By: Dan Brown
When it comes to homebuying, we’ve all heard this rule before: You should have 20 percent saved for the down payment. But is that absolutely necessary?
Putting 20 percent down certainly has its benefits, and in some cases, it can be the optimal choice. In fact, you wouldn’t have to pay private mortgage insurance (PMI) and you could borrow less from the bank. However, it’s extremely difficult to actually save up enough cash to meet a 20 percent down payment. Consider first-time homebuyers just starting their professional careers or millennials struggling to pay off college debt – it could take them years to save tens of thousands of dollars to put towards a home purchase.
If you’re hoping to buy a home but don’t have the cash for a large down payment, don’t worry – you have options. In this blog post, I offer insight into when you can consider putting down less money.
1.) To Take Advantage of Lower Rates & Home Prices
If there’s one takeaway you should get from reading this post, it’s that it is in your best interest to take advantage of low rates. Currently in the housing market, rates are much lower than expected – an opportunity that can be extremely beneficial to a homebuyer by saving them money in the long run.
Sometimes it’s better to put less than 20 percent down today in order to lock-in the lower home price and interest rate. While we cannot predict the future or fully know what’s going to happen in the market, most experts expect both rates and prices are going to rise in time. If you were to wait three years just so you could save enough cash for a 20 percent down payment, the rates will likely increase, and the same house could cost you more than it did originally, both in the price of the home and your monthly payment.
For example, let’s say the home that you’re interested in buying is currently on the market for $250,000, but you only have $40,000 saved in the bank. You need to decide whether to put down 10 percent today and buy now (before the rates and prices go up) or wait a few years to save $70,000 to put the full 20 percent down to try to avoid the PMI.
Let’s look at your buying power by doing the math, detailed in the comparison graphic below. In this example, we will assume that you have a strong credit history with annual real estate taxes of $5,000 and annual homeowners insurance of $1,000:
As you can see, if you wait, the out of pocket cost is up over $30,000 and the payment is over $200 more. But if you bought the home today and prices go up later, you already have built-in equity.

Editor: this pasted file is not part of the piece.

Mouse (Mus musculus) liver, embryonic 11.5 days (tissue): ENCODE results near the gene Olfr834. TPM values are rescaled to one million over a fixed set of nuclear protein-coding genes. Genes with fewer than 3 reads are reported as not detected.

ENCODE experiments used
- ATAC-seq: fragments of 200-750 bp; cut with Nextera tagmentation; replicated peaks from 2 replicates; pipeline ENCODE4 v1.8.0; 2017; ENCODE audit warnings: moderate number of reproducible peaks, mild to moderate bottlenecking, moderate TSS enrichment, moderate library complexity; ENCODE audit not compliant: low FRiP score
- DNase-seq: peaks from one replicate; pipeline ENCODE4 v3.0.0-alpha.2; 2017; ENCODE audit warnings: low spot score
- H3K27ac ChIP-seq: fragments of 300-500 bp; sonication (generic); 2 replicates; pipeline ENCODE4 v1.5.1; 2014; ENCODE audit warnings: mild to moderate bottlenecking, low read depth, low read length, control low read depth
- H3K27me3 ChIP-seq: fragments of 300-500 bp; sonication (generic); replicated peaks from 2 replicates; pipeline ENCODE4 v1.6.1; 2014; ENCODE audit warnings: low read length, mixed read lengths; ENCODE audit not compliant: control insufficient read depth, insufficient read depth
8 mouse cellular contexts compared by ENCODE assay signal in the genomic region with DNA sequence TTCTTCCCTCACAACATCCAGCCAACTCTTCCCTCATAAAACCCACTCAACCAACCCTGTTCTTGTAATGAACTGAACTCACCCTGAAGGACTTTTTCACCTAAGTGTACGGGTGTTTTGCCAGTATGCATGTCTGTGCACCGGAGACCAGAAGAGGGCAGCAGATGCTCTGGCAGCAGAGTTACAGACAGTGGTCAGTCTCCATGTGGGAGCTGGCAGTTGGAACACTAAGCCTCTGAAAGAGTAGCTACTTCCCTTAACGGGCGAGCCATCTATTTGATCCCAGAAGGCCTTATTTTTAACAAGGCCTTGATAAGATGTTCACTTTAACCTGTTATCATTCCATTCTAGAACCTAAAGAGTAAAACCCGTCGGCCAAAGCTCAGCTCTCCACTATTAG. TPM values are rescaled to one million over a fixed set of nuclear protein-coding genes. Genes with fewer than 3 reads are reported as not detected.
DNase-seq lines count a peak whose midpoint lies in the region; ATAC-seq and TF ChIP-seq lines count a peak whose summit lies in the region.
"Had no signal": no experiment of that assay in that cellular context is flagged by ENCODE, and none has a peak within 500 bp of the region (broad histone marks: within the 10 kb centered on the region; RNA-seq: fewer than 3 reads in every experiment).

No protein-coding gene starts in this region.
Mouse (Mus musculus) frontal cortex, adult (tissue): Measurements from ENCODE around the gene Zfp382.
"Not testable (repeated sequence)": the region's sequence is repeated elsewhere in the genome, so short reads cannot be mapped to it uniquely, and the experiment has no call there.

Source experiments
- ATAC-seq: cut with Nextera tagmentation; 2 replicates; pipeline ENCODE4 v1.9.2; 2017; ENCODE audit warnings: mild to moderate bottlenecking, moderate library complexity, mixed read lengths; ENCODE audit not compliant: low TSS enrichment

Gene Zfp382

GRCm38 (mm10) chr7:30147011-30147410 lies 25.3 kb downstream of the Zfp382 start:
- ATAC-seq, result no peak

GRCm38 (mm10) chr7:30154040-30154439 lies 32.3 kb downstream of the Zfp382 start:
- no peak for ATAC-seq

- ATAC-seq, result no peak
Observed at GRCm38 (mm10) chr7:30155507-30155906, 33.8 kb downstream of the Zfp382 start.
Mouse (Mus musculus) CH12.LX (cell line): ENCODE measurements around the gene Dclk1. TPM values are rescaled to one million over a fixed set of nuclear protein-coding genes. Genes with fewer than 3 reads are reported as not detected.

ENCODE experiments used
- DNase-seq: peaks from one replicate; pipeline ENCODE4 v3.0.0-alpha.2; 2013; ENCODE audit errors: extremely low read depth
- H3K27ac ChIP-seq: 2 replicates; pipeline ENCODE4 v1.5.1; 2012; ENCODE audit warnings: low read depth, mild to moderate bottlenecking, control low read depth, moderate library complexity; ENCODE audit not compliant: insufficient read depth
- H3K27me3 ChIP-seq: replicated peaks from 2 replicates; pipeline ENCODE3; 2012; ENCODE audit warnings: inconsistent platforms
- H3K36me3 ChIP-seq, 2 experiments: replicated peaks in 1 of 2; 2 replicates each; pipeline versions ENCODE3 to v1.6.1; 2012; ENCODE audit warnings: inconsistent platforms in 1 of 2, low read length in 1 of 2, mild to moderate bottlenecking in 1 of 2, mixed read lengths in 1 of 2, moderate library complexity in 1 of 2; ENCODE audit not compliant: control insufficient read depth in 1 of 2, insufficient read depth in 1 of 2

2.) To Keep Cash Liquid
Instead of putting all your savings towards a down payment, you might want to consider putting less down now to have extra savings set aside for monthly payments, home improvements, or emergency repairs. For example, you don’t want to be in a tight spot if you find out after settlement that you need to replace the roof, but do not have money to fund the repair. Rather than tying up every penny you have, keep some cash on-hand so you have a cushion against these added expenses.
It’s also important to keep in mind that roughly every $1,000 extra that is put down will only lower your P&I payment roughly $5/month. Alternatively, if you have $10,000 extra saved, you could keep it in the bank and pay a higher $50/month in P&I. Sometimes it can be easier to part with $50 monthly instead of the entire $10,000 lump cash sum, which you could invest, put towards repairs, etc.
3.) To Invest Your Money
Warren Buffet once said, “If you’re not investing, you’re doing it wrong.” Rather than taking your savings and putting it all towards a down payment, you could invest that money and let it work for you.
Homeownership is a long-term investment and equity is built over time as you pay down the balance. But “equity” in and of itself is only helpful to you when you use it – either by selling the house and getting the equity as proceeds or by borrowing against the house through refinancing or taking out a Home Equity Loan, which will likely come with added expenses. In some cases, it can be more beneficial to borrow the money up-front and to save your cash for other investment opportunities.
The key takeaway here is that you can put less down today and have extra cash in hand to invest in the stock market or to make home improvements to increase the value of your home. Plus, you could be putting equity into your home by paying off the mortgage, instead of rent.
It is important to remember that buying a home is a long-term investment and that there are many different types of loans available to buyers looking to put less than 20 percent down. In fact, you can get in for as little as 0%, 3%, 3.5% or 5% down, depending on the loan products.
I encourage you to contact me today to learn about your loan options and to understand your buying power including factors such as PMI and interest rates — and how they will affect your monthly mortgage payment.